A Very British Blog Tour - 2013

Welcome to A VERY BRITISH BLOG TOUR 2013 – a collection of blogs, books and authors who are surprisingly very British.

Author Paul Anthony has invited me, and a hand picked group of British authors, to take part in ‘A Very British Blog’ by visiting and supporting the websites of authors involved in the tour, and who are dedicated to turning out some of the finest books available in Britain today. Each author, named at the bottom of the page, has been asked the same questions, but their answers will obviously all be different. You merely click on the author’s name at the bottom of the page to see how they have answered the same questions.

So, without further ado, here are the questions from THE VERY BRITISH WRITER, together with my answers:

Q. Where were you born and where do you live at the moment?

A. I was born in Salisbury, Wiltshire, but now live in the heart of rural Norfolk.

Q. Have you always lived and worked in Britain or are you based elsewhere at the moment?

A. Apart from some time in Germany, whilst my father was serving in the British Army out there, I’ve always lived in England.

Q. Which is your favourite part of Britain?

A. Britain is such a diverse group of countries that it is very hard for me to select one favourite place, so I’ll just opt for rural Britain in general. (For those who aren’t total familiar with our islands, Great Britain is England, Scotland and Wales - and not to be mixed up with the United Kingdom, which also includes Northern Ireland. It therefore begs the question why we weren’t Team UK in the Olympics, as Team GB included Northern Ireland.)

Q. Have you ‘highlighted’ or ‘showcased’ any particular part of Britain in your books? For example, a town or city; a county, a monument or some well-known place or event?

A. I guess the title of my next book will answer that question - ‘Operation Stonehenge’. In my debut novel, the main character, Ben, has a dream cottage in an agreeable Oxfordshire village.

Q. There is an illusion – or myth if you wish - about British people that I would like you to discuss. Many see the ‘Brits’ as ‘stiff upper lip’. Is that correct?

A. I’m not so sure stiff upper lip is quite the right term these days. We certainly don’t take ourselves too serious. The recent horse-meat scandal didn’t bring about demands by the public to drag Tesco et al through the courts. We were more interested in making up crazy jokes about it on Facebook and Twitter. Did you hear the one about the . . .

Q. Do any of the characters in your books carry the ‘stiff upper lip’? Or are they all ‘British Bulldog’ and unique in their own way?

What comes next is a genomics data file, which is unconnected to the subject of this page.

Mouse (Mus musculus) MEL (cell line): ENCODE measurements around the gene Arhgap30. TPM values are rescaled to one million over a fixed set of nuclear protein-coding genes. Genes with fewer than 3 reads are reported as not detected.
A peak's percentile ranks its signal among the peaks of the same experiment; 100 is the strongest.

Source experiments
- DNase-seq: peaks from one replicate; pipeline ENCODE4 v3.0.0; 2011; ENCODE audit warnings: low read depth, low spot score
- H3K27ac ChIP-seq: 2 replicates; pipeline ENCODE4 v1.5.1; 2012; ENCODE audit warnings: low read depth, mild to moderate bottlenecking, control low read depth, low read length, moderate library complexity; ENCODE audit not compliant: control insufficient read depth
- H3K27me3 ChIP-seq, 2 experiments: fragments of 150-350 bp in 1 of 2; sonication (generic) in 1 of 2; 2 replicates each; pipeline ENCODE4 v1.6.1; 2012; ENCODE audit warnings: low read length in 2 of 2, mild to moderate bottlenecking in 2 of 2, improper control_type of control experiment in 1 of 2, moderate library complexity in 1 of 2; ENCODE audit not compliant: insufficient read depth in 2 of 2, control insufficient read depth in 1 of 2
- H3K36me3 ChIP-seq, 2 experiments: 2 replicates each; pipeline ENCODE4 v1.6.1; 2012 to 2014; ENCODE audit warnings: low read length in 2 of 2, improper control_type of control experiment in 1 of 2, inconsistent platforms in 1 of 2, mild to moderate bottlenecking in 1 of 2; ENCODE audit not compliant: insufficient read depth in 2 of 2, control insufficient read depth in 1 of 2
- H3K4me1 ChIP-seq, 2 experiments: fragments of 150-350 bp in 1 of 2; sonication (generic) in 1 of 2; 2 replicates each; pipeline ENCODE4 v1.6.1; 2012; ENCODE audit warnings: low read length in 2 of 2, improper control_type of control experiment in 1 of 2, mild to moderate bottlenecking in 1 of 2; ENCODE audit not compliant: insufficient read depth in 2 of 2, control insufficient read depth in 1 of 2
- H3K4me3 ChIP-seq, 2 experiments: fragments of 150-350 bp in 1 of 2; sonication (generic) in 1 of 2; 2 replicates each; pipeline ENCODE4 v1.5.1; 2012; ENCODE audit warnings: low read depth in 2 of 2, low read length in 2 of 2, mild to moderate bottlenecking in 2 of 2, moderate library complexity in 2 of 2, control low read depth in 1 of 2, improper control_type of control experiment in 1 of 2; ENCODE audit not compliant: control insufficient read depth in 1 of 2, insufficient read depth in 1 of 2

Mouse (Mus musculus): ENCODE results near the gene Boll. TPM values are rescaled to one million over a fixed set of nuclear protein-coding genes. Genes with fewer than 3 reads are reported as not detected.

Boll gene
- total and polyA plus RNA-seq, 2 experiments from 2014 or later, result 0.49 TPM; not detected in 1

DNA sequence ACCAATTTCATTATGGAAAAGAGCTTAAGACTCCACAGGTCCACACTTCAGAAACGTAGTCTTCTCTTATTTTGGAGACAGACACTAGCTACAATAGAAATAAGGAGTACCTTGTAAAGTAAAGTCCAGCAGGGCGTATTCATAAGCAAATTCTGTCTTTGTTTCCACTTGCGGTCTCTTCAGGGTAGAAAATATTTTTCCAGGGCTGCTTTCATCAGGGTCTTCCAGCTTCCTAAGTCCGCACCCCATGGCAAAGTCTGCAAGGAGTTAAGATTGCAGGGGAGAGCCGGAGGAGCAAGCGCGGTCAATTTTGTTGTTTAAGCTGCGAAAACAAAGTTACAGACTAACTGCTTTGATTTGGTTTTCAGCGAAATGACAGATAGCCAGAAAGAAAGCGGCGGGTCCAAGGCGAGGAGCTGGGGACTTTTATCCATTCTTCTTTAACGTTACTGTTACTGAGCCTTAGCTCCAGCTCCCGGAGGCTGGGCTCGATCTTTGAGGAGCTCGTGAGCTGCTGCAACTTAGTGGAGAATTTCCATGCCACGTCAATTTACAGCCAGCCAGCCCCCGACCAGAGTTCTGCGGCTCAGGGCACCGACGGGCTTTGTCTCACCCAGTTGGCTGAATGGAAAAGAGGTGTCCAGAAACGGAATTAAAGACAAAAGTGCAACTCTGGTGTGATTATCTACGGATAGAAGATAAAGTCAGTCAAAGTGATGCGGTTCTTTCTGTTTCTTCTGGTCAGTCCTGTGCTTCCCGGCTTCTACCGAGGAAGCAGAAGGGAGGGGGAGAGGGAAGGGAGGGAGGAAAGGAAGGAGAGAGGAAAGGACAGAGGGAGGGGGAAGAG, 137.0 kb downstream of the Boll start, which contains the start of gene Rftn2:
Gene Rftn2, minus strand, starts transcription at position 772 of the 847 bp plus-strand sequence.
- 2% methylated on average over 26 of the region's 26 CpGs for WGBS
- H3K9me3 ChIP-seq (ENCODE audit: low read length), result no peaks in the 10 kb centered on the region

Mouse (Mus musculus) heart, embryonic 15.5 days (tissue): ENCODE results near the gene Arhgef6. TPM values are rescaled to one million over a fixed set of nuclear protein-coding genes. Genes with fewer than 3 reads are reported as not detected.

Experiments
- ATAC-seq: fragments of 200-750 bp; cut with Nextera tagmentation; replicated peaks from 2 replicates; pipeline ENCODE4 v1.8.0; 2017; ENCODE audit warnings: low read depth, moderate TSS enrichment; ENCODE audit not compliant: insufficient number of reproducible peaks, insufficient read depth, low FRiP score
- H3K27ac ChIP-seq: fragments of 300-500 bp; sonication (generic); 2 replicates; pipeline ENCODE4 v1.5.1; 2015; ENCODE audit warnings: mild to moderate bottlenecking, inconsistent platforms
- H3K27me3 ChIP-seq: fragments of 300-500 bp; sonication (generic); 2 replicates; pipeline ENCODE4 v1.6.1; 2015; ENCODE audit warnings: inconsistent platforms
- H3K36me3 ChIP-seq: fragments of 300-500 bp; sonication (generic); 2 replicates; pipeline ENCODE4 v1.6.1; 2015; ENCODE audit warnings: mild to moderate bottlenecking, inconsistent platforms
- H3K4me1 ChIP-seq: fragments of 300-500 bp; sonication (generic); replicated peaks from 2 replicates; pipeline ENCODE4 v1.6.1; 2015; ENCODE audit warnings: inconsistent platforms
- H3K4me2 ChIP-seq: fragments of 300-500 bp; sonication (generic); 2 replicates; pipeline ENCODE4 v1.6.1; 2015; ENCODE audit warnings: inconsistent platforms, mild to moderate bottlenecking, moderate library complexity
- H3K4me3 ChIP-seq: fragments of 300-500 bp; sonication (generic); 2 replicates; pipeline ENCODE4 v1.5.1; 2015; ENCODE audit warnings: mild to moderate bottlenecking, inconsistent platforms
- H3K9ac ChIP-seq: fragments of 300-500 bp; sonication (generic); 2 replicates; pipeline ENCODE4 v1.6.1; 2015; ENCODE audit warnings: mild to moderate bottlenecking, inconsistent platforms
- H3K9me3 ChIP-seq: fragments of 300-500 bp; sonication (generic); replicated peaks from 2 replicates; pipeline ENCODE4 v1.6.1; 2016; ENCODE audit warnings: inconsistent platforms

A. My main character is British. He’s a very reluctant hero, but when push comes to shove he’ll generally step up to the mark, but he’s no James Bond or Arnie!

Q. Tell us about one of your recent books?

A. Why use a hundred words when three will do - it is here!

Q. What are you currently working on?

A. Oh, I guess I can’t use the same tactic twice. The sequel to the ‘Pyramid Legacy’ is ‘Operation Stonehenge’ and will be available, providing the wind is in the right direction, and at a pre-determined velocity, this summer. To summarise, the story will draw together a link between The Great Pyramid, the Nevada desert, a French hilltop village and a field in south-west England.

Q. How do you spend your leisure time?

A. You mean when I’m not writing, travelling half-way around the World for my ‘day job’, and marketing the current book? Yes, you mean that time, don’t you? I love enjoying the local countryside, beaches, forests and generally have my trusted Canon with me when I’m out and about. (The telephone box picture, above, is one of my own photographs.) I also enjoy F1 motor racing - at which we Brits are damned good (10 World Champions) -  and having the odd track-day in something fast.

Q. Do you write for a local audience or a global audience?

A. Without doubt a global audience. I hope my books appeal to a wide audience around the World.

Q. Can you provide links to your work?

A. Certainly. Just click on one of the Amazon links below.

By the way, we British have certain conventions, traditions and procedures that are expected. There is a dress code in the reading of this British blog and you are expected to comply with it.

For example…

Gentlemen will wear suits, white shirts and dark ties. (Military ties are expected wherever possible). Ladies will wear dresses (one inch above the knee, no higher, no lower) and floral summer hats. A break for tea and cucumber sandwiches is expected at some stage, and is permissible. The list at the bottom the page is not a queue. We British hate queues, and will accept them no longer. It is an invitation, and you are expected to accept that invitation and support the home-grown product. Now then, let us proceed in an orderly fashion. As you know, we are all very boring and staid in Britain, aren’t we?

Well, there’s a myth about the British and your starter for ten is - stuffy, class conscious, boring, staid! But is this still relevant in today’s world? Let’s find out from our wonderful writers what they feel about it.

I’ve invited the following British, not necessarily British-based, authors to join in the fun. Once they’ve agreed, and set up their own answers on their respective websites/blogs, then clicking on their name will take you there. Also, if your are a British author and would like to join in, please get in touch via the contact page.

Anne Allen

Rachel Amphlett

Roy Baldwin

Christine Miller

David Prosser

Andy Szpuk

Jenny Twist

Terry Tyler

Tim Vicary

Peter Watson Jenkins

Click on photos to see full images


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Author Feedback/Comments - Many thanks

Author Feedback/Comments - Many thanks